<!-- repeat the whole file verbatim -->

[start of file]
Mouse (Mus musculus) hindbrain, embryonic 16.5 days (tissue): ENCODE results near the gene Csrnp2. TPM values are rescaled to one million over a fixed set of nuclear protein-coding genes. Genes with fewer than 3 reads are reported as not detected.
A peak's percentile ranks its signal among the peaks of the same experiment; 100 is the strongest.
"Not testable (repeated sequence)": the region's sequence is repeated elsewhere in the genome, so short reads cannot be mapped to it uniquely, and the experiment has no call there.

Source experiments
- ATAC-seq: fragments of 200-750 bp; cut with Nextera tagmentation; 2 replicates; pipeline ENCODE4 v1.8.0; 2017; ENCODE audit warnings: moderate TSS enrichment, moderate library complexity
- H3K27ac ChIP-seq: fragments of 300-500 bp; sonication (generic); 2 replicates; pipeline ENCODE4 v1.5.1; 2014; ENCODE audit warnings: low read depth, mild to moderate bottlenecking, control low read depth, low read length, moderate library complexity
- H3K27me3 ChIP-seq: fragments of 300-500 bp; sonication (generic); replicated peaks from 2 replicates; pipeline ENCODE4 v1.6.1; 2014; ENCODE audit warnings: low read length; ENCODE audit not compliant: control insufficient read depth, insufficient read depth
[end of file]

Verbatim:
Mouse (Mus musculus) hindbrain, embryonic 16.5 days (tissue): ENCODE results near the gene Csrnp2. TPM values are rescaled to one million over a fixed set of nuclear protein-coding genes. Genes with fewer than 3 reads are reported as not detected.
A peak's percentile ranks its signal among the peaks of the same experiment; 100 is the strongest.
"Not testable (repeated sequence)": the region's sequence is repeated elsewhere in the genome, so short reads cannot be mapped to it uniquely, and the experiment has no call there.

Source experiments
- ATAC-seq: fragments of 200-750 bp; cut with Nextera tagmentation; 2 replicates; pipeline ENCODE4 v1.8.0; 2017; ENCODE audit warnings: moderate TSS enrichment, moderate library complexity
- H3K27ac ChIP-seq: fragments of 300-500 bp; sonication (generic); 2 replicates; pipeline ENCODE4 v1.5.1; 2014; ENCODE audit warnings: low read depth, mild to moderate bottlenecking, control low read depth, low read length, moderate library complexity
- H3K27me3 ChIP-seq: fragments of 300-500 bp; sonication (generic); replicated peaks from 2 replicates; pipeline ENCODE4 v1.6.1; 2014; ENCODE audit warnings: low read length; ENCODE audit not compliant: control insufficient read depth, insufficient read depth